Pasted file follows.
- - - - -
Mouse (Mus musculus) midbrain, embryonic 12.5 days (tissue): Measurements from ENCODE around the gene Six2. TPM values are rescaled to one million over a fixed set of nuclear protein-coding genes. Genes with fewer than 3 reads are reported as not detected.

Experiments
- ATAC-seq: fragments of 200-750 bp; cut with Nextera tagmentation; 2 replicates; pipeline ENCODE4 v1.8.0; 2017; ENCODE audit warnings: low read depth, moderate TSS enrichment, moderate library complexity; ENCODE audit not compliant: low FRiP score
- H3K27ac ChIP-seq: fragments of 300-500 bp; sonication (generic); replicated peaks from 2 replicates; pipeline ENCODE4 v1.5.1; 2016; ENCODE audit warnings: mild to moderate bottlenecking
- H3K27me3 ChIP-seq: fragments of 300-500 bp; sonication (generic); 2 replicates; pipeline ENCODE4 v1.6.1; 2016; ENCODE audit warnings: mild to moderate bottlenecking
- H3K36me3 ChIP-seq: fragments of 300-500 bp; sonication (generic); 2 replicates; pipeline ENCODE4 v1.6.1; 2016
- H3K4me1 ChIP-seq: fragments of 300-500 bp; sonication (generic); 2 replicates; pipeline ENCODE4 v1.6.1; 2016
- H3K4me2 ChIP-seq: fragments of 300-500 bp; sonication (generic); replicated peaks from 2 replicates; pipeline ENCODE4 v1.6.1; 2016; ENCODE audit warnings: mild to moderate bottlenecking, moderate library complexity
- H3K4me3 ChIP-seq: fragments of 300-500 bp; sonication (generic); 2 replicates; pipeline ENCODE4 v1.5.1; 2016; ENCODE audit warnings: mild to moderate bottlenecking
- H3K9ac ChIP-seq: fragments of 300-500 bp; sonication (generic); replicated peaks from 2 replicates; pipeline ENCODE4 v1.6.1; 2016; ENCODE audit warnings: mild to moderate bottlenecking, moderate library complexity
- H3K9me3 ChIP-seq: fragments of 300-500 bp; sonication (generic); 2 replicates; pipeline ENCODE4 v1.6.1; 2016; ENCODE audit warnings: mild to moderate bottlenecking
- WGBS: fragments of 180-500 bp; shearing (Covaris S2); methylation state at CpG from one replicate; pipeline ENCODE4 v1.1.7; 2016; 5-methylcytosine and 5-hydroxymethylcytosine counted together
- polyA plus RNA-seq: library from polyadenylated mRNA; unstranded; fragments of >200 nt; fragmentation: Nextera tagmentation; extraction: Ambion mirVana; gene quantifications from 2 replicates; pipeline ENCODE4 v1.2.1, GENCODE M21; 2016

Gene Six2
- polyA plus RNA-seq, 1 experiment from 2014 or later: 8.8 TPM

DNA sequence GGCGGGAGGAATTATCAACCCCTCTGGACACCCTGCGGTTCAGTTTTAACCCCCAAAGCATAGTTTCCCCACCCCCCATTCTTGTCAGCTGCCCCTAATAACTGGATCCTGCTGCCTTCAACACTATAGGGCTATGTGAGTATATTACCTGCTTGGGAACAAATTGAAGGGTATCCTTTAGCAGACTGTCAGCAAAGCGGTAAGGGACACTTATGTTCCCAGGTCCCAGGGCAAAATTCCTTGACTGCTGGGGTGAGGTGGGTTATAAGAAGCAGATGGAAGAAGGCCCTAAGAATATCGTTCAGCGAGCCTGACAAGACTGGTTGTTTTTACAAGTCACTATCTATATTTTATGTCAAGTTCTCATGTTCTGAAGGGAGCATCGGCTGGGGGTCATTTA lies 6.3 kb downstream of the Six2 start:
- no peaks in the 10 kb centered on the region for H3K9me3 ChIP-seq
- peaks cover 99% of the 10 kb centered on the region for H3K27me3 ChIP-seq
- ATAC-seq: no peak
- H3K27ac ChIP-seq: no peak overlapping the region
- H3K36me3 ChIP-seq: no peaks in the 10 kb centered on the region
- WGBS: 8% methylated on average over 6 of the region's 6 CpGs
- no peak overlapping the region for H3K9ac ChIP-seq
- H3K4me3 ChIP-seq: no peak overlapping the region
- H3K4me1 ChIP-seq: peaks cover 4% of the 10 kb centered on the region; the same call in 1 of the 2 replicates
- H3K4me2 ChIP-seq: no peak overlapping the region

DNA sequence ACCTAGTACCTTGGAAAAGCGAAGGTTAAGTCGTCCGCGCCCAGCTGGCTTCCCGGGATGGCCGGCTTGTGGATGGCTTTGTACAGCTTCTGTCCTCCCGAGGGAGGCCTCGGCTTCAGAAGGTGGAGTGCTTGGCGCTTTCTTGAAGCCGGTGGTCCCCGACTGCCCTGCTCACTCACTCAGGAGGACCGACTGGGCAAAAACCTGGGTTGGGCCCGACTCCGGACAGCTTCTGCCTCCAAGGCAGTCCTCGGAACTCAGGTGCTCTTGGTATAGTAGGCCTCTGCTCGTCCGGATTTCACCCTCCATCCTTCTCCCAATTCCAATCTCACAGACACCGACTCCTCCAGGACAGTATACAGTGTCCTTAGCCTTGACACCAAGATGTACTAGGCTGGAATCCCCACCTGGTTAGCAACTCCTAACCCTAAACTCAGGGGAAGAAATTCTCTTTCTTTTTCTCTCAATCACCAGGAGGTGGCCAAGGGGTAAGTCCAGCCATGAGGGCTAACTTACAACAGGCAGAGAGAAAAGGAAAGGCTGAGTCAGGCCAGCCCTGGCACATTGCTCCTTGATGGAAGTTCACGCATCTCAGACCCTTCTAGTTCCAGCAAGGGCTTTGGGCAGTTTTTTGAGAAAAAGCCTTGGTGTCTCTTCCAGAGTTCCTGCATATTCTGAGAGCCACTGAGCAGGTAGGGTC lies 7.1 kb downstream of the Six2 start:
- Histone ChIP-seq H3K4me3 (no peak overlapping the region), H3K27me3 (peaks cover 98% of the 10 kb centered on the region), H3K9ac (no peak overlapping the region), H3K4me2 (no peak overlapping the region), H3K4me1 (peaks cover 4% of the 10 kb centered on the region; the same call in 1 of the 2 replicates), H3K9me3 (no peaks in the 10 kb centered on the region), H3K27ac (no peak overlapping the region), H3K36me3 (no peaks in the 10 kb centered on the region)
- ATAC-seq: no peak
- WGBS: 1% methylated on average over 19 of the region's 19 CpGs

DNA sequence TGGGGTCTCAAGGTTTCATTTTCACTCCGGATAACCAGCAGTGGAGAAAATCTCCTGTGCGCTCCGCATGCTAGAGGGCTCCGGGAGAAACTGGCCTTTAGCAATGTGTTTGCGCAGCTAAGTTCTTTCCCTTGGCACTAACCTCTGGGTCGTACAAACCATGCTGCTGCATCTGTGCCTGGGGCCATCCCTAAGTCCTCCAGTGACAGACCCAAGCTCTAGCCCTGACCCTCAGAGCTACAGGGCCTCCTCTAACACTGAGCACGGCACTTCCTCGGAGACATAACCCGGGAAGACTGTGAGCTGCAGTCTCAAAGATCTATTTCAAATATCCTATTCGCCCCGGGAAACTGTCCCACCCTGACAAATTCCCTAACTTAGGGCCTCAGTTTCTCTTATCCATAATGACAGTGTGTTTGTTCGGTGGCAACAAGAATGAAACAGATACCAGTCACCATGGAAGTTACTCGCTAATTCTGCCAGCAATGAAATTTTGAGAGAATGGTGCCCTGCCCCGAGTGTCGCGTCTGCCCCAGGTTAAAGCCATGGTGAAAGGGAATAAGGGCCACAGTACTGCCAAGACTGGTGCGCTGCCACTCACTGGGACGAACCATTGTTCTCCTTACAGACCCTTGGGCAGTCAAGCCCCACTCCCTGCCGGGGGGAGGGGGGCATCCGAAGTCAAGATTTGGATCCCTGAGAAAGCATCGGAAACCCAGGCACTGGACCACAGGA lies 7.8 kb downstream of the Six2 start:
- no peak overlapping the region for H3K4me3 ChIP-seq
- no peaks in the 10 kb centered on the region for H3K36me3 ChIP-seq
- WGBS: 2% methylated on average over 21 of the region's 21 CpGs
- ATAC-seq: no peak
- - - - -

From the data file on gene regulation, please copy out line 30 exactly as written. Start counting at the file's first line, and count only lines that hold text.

- WGBS: 1% methylated on average over 19 of the region's 19 CpGs